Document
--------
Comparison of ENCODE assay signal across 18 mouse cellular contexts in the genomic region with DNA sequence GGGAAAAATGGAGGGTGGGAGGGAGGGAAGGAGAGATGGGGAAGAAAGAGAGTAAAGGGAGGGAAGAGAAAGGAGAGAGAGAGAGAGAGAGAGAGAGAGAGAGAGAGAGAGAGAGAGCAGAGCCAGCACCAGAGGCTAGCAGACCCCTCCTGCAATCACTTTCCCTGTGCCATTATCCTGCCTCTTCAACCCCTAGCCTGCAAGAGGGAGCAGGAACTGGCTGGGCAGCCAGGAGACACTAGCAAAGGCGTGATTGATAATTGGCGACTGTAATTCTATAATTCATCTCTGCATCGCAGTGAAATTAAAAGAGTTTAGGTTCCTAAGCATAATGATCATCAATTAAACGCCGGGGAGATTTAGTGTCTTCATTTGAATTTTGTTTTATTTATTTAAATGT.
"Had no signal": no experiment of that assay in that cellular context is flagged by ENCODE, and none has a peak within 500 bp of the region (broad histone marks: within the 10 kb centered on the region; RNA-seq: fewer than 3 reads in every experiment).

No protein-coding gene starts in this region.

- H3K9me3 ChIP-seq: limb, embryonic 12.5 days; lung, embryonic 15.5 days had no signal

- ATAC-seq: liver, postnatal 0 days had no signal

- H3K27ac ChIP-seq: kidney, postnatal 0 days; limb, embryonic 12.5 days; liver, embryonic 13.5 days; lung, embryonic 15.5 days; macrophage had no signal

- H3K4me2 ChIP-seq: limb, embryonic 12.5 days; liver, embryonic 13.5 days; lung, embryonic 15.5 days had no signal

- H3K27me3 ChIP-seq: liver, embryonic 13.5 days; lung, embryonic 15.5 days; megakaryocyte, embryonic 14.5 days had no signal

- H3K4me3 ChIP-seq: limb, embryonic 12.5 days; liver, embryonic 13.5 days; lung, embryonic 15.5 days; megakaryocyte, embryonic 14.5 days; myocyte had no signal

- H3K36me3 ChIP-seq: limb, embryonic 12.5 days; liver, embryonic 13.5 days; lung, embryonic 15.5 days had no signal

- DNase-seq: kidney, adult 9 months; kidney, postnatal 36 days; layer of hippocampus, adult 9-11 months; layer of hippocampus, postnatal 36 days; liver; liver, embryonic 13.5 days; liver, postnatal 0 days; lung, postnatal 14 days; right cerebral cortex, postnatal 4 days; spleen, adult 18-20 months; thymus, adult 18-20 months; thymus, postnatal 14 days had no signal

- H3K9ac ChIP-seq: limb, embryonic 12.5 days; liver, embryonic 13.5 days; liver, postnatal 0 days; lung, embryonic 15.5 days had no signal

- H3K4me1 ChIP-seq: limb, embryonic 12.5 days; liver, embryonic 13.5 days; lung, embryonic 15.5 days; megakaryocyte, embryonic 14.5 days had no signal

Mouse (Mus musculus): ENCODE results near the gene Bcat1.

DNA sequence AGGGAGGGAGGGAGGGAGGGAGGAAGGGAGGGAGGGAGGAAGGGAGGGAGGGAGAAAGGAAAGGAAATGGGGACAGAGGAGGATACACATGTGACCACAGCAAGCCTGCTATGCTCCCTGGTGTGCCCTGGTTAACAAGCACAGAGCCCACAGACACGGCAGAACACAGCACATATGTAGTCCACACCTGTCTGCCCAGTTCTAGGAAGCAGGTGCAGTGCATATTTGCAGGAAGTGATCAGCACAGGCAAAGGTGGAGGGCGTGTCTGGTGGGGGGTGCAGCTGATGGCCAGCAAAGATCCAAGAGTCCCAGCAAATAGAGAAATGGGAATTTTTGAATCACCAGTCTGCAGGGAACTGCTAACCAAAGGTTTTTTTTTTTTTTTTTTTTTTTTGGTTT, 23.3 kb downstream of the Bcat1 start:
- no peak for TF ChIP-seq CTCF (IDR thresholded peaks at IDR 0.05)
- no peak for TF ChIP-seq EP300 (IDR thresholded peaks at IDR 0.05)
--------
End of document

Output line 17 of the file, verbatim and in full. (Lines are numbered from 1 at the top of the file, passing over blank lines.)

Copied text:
- no peak for TF ChIP-seq EP300 (IDR thresholded peaks at IDR 0.05)